The GleanThe state’s computer-testing service failures have required the education commissioner to give school districts more time. Christopher Magan of the PiPress writes: “Minnesota’s education chief has decided to give schools more time to complete state proficiency tests after students experienced problems with the new online system. Education commissioner Brenda Cassellius announced in a Wednesday, May 1, memo to school administrators that the department was extending the testing window so all students can complete the Minnesota Comprehensive Assessment, or MCAs. The memo gives no deadline when testing must be completed. Testing was to have been finished by May 17. Schools across the state have experienced slowness and other problems with the online testing portal provided by vendor American Institutes for Research, or AIR. AIR has a three-year, $61 million contract to provide several tests to students across the state, including the MCAs.” The contract with AIR has “make good” or “giveback” clauses, right?

Apologies to Strib columnist Jon Tevlin for forgetting to link to his Tuesday piece having at Ted Mondale. Said Tevlin, if you missed it: “Last week Ted Mondale struck a deal with the receiver in the Tom Petters Ponzi scheme to pay back $50,000 of a $150,000 personal loan Petters gave him in 2005. The ‘clawback’ was based on the notion that people shouldn’t profit from a crime, whether they knew about it at the time or not. Mondale, as executive director of the Minnesota Sports Facilities Authority, was also one of the people who thought, or at least promoted, the faulty idea that electronic pulltabs would generate more than $30 million toward the state’s share of Vikings stadium costs. So, let me see if I have this right: The guy who can’t repay a loan that turned out to be funny money is now running an agency that can’t pay for a new stadium because it relied on funny e-tab estimates? … During testimony in his trial, Petters said that he used the Mondale name to solidify his company’s reputation.” Tell me this isn’t a rich story?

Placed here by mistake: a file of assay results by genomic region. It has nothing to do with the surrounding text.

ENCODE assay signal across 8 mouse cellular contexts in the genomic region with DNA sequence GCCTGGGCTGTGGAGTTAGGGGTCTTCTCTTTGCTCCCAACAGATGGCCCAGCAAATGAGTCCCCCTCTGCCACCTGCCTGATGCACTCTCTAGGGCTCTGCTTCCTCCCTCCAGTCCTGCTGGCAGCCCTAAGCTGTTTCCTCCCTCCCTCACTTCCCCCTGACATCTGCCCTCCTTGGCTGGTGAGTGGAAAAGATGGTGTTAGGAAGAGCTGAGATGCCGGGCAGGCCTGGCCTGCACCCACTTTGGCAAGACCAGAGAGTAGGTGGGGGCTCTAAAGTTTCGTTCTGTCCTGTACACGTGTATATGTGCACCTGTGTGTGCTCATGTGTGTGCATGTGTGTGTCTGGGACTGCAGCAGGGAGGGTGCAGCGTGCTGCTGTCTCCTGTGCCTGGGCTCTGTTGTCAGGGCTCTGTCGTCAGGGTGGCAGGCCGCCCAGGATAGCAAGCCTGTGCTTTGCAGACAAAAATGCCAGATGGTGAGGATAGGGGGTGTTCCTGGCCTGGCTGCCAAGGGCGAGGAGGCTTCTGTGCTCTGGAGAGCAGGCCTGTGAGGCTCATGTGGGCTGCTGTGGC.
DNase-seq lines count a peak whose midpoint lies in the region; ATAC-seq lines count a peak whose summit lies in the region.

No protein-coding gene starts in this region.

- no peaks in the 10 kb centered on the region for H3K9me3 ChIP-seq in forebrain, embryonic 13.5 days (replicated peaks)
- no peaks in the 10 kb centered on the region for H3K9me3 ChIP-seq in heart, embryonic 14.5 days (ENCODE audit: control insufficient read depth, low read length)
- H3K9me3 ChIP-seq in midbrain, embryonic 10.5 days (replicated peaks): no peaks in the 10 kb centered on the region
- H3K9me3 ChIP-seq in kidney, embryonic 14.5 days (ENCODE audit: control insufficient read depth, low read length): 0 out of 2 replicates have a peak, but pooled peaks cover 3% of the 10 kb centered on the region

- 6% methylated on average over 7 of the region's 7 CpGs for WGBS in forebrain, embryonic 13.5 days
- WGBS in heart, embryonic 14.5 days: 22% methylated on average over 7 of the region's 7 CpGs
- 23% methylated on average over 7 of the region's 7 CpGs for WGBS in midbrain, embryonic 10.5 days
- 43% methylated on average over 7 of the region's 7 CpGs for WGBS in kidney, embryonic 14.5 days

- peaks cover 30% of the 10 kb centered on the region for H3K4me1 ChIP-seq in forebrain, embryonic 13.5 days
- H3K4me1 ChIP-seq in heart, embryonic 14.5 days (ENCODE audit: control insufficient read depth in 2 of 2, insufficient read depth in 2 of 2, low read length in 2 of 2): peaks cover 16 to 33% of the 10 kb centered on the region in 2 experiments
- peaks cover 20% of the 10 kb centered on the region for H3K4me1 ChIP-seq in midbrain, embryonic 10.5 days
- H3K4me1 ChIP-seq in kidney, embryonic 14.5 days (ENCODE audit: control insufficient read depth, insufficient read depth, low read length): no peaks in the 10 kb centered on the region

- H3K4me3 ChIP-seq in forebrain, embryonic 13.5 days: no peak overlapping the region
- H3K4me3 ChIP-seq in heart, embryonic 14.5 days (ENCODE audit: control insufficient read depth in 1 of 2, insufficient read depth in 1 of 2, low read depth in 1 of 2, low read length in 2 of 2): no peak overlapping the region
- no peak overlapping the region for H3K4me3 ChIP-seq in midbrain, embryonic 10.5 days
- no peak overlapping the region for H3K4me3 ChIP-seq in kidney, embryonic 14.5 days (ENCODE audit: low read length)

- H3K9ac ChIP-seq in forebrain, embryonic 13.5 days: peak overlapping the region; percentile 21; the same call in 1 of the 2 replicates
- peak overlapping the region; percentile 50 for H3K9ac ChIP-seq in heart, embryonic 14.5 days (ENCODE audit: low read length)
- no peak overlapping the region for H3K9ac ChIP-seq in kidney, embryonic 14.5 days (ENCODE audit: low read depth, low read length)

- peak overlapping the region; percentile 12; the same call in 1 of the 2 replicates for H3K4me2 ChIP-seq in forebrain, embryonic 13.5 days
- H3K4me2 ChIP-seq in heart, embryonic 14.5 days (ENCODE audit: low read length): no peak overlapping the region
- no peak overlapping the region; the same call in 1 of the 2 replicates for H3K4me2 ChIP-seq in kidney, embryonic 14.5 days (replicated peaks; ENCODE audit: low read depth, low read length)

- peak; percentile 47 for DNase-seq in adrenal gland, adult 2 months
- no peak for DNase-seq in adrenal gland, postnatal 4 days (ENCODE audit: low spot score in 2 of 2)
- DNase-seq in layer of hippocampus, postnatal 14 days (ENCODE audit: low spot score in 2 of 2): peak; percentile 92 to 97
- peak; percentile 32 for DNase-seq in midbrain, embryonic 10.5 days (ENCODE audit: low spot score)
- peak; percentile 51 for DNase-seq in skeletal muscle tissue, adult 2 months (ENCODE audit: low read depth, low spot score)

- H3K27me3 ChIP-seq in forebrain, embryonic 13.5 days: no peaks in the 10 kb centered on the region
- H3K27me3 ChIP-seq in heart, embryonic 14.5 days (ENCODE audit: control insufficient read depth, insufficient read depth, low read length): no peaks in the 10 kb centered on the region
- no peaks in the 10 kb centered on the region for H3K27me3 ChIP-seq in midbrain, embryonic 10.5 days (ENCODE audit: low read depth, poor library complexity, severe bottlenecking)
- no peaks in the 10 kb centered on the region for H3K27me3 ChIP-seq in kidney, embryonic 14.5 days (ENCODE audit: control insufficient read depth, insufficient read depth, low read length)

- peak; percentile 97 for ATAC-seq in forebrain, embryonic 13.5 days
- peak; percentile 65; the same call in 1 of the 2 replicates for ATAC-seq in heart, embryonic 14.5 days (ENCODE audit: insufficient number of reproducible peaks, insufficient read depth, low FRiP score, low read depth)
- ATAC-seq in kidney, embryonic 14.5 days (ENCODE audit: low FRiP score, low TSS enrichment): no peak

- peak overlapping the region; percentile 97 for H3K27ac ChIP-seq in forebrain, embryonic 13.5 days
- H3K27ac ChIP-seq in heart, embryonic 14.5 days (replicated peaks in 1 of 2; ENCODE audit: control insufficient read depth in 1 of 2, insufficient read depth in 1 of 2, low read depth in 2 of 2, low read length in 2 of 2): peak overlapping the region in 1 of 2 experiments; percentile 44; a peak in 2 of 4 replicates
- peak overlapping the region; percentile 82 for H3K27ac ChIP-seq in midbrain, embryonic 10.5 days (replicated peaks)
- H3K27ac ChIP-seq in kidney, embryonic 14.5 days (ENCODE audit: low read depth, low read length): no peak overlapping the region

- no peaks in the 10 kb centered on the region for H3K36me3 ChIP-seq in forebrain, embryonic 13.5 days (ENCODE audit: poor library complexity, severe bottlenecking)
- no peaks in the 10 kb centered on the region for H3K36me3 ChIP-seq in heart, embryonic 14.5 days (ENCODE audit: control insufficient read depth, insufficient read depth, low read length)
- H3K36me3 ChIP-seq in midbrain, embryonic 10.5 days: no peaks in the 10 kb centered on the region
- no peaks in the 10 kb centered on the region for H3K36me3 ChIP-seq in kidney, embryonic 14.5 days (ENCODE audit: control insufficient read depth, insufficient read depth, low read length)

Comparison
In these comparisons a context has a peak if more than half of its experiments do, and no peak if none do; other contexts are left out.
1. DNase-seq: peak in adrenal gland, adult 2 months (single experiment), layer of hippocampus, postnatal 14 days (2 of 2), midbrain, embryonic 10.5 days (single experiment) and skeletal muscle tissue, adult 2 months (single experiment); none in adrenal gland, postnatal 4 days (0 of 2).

Christie Smythe at Bloomberg reports: “Three men charged with supporting the Somali terrorist group al-Shabaab had ties to two suicide bombers from Minnesota, the U.S. said. The three defendants were ‘closely associated’ with Farah Mohamed Beledi, a suicide bomber from Minnesota who participated in a 2011 Somalia attack, prosecutors said in a letter filed today in federal court in Brooklyn, New York. Another bomber from Minnesota, Shirwa Ahmed, took part in a series of simultaneous 2008 attacks discussed by two of the defendants in detail during intercepted communications, prosecutors said in the filing. Beledi and Shirwa Ahmed were U.S. citizens, according to the document.”